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NotAGamer

Question about P2P networking

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Ok, this is my first post in this forum, so if I forget to do something please tell me.

Short story: Im developing an indie game, with my own engine. Its a realtime game, the game tick is 60Hz. I currently developed an UDP network prototipe in which each player (supports only 2) sends the player input to the other. It works fine on LAN, and via internet inside my country (have not tested it with other people), however I had to introduce a bit of latency in order to get consistent frametimes.

 

1. Do you think this will scale up to 8 players, sending packets each other?

2. My engine is monothreaded, I could theorically separate render and game threads, and maybe I can reduce latency this way. What do you think?

3. Is there some p2p library that already support creating and joining games so that I can simplify the network game code? It is already a mess, and it works with only 2 players..

 

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First, I don't think sending 60 packets per second will scale well at all. Most games send fewer packets with more data -- for example, sending 10, 12, 15, or 20 packets per second, containing 6, 5, 4, or 3 ticks' worth of player data per packet. This means that there will be more delay in receiving and playing the data on the other end; this is a necessary evil for networked gameplay.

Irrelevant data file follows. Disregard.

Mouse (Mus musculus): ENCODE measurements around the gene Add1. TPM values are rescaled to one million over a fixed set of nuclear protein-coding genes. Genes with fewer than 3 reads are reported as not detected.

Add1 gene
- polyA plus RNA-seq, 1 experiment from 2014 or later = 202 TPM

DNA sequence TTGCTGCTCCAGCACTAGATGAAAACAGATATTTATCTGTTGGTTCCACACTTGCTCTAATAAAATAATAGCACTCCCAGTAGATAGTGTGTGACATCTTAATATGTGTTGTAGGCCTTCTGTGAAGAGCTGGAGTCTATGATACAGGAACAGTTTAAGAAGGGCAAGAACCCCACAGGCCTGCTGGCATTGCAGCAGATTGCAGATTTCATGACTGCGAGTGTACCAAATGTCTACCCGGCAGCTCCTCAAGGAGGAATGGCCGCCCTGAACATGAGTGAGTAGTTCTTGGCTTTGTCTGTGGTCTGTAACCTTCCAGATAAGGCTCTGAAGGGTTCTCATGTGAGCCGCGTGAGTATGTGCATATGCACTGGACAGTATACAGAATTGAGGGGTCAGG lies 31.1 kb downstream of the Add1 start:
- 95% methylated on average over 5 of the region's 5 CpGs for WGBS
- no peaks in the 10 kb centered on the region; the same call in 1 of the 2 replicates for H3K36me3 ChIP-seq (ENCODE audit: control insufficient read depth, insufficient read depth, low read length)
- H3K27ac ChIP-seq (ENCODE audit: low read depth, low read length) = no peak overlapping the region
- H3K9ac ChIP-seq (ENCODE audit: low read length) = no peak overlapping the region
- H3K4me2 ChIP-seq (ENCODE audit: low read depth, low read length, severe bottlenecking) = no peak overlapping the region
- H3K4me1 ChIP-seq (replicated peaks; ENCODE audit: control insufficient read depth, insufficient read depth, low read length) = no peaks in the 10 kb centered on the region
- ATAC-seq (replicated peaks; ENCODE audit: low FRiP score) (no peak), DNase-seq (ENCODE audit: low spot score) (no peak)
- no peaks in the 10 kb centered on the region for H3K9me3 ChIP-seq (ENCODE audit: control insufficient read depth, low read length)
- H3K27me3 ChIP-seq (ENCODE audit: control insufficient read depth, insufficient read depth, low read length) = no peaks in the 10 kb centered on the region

Second, I don't think 8 player peer-to-peer mesh will work. That means each player has 7 other connections, and if you send 20 packets per second, that's sending 140 AND receiving 140 packets per second. As you may see from the Awesomenauts discussion on this board, that high a packet rate doesn't work well for peer-to-peer games on the internet.

I would recommend moving to a client-server topology. You may run the server on one of the client machines; that's fine, but sending and receiving 20 packets per second (containing a integrated update for 7 other players) is a lot less work, and is how successful games like Quake, Counter-Strike, and friends work.

I don't think multi-threading your engine will cause any significant change in latency.

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Thanks!

Starcraft 1 worked ok with 8 players via P2P. Ofc it was an strategy game where the game tick was much lower than 60Hz. But its pretty impressive how responsive it is, there is almost 0 latency, I dont know how they achieved that.

Based on that I choosed the P2P over client-server, and because I think its easier to implement, but looks like I will need to have a look at client-server.

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Starcraft 1 worked ok with 8 players via P2P


I think your assumptions don't quite hold true.

First, in Starcraft, there is a host, so the topology is client/server.

Second, Starcraft also uses the lock-step simulation method -- similar to the "1,500 archers on a 28,800 modem" article that's linked from the FAQ. This also means that a tick rate of 5 or 10 Hz sends very little data, because only input commands are sent, and they're only sent to the host. (and then a single packet with data from all players received from the host.)